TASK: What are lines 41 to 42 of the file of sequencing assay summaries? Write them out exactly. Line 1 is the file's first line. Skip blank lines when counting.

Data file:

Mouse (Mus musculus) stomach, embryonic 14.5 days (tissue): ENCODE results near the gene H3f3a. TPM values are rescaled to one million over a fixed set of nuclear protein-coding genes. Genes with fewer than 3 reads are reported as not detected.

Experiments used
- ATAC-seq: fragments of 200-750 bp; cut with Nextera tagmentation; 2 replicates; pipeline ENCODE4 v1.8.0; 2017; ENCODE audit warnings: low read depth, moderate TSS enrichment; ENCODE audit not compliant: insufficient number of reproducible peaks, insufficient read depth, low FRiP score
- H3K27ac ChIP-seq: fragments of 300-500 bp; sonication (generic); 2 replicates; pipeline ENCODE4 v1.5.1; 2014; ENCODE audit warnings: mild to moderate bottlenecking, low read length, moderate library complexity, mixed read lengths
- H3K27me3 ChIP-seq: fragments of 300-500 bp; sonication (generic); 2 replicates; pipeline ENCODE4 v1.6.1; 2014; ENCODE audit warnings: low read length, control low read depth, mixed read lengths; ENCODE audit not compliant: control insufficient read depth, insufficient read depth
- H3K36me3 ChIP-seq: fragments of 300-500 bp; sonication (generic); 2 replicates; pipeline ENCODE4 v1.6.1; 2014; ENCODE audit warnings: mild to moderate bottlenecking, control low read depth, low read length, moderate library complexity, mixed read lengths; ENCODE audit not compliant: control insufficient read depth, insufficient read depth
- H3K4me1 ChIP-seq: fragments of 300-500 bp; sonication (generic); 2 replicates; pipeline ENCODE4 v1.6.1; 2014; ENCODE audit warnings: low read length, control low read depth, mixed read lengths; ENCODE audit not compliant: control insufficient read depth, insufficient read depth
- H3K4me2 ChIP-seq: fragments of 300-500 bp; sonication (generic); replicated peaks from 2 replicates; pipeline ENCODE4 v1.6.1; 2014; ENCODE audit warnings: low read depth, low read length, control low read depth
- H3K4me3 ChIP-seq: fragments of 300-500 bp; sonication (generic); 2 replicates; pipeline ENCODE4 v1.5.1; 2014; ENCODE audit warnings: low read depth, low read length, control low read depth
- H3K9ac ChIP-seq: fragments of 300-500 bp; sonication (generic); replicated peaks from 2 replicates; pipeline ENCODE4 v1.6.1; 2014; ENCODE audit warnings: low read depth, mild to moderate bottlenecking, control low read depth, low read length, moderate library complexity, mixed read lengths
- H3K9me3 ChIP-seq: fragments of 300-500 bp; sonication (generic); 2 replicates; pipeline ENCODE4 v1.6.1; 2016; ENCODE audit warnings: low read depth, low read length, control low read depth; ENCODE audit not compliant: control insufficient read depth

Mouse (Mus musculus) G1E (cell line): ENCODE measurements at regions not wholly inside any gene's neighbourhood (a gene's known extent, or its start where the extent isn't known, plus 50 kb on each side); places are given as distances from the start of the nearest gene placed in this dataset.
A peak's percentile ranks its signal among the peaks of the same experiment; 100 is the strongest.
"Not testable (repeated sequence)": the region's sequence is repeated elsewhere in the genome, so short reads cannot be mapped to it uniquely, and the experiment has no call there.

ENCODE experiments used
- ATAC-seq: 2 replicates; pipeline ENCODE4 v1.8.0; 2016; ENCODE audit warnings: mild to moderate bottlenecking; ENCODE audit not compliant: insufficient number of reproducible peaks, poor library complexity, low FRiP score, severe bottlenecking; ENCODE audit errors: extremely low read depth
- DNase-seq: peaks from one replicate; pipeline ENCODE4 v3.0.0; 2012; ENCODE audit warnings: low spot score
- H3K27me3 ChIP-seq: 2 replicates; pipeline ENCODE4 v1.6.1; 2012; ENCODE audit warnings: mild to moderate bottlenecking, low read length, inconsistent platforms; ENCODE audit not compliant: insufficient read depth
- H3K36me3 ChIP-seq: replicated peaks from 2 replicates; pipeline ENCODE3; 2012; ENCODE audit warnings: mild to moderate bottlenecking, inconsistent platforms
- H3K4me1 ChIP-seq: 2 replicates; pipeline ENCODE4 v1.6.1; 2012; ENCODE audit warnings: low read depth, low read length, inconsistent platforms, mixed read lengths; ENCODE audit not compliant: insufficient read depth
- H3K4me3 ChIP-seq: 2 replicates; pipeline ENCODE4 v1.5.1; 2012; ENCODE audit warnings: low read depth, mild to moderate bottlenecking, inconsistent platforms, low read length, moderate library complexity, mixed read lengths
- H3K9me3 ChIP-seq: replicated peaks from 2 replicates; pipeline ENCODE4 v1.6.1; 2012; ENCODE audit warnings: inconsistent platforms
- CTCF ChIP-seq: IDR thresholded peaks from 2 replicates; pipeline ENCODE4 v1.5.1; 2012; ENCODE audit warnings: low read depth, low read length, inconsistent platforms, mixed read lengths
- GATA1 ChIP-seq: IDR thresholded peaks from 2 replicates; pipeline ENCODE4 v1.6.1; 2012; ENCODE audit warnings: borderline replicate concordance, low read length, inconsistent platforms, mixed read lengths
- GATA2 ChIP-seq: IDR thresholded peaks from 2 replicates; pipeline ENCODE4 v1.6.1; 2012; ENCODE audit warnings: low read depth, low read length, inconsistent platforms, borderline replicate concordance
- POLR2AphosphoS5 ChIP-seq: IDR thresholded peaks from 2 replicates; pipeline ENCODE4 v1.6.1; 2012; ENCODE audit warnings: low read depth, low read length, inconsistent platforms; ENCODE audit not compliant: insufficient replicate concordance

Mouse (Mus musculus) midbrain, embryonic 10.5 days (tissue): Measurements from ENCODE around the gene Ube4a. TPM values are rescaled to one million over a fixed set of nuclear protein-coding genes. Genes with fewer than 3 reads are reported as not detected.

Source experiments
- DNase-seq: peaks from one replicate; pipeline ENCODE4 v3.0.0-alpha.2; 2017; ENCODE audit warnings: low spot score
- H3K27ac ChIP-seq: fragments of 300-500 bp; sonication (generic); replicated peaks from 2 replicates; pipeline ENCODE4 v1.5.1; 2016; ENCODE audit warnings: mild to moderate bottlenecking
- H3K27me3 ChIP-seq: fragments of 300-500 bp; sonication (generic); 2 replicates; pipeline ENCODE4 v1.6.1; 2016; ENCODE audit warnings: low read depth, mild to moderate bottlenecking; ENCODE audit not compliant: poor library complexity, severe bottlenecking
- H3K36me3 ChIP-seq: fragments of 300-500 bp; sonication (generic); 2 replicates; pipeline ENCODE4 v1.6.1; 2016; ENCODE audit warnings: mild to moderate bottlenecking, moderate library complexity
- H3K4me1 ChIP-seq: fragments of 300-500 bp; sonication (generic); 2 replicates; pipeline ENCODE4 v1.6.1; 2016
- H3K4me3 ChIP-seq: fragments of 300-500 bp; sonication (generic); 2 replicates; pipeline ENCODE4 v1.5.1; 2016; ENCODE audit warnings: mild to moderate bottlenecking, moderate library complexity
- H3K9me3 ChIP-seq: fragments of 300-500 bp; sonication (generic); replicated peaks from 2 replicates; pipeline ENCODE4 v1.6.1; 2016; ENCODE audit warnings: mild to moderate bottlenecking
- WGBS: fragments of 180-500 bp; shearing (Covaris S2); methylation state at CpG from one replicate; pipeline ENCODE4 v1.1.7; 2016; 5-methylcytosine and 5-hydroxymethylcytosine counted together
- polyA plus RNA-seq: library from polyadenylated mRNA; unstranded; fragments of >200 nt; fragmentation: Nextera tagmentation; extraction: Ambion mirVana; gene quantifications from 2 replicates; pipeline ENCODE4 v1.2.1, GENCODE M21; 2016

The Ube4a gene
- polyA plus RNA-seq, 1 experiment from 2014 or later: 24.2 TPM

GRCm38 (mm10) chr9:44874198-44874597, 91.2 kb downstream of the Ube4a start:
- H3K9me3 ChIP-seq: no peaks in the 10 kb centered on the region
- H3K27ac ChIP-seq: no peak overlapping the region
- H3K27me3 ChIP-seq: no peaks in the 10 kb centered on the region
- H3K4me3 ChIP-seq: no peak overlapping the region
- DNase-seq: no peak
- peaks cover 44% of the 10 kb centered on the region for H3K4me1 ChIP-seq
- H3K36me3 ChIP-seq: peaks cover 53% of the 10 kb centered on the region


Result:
- H3K9me3 ChIP-seq: no peaks in the 10 kb centered on the region
- H3K27ac ChIP-seq: no peak overlapping the region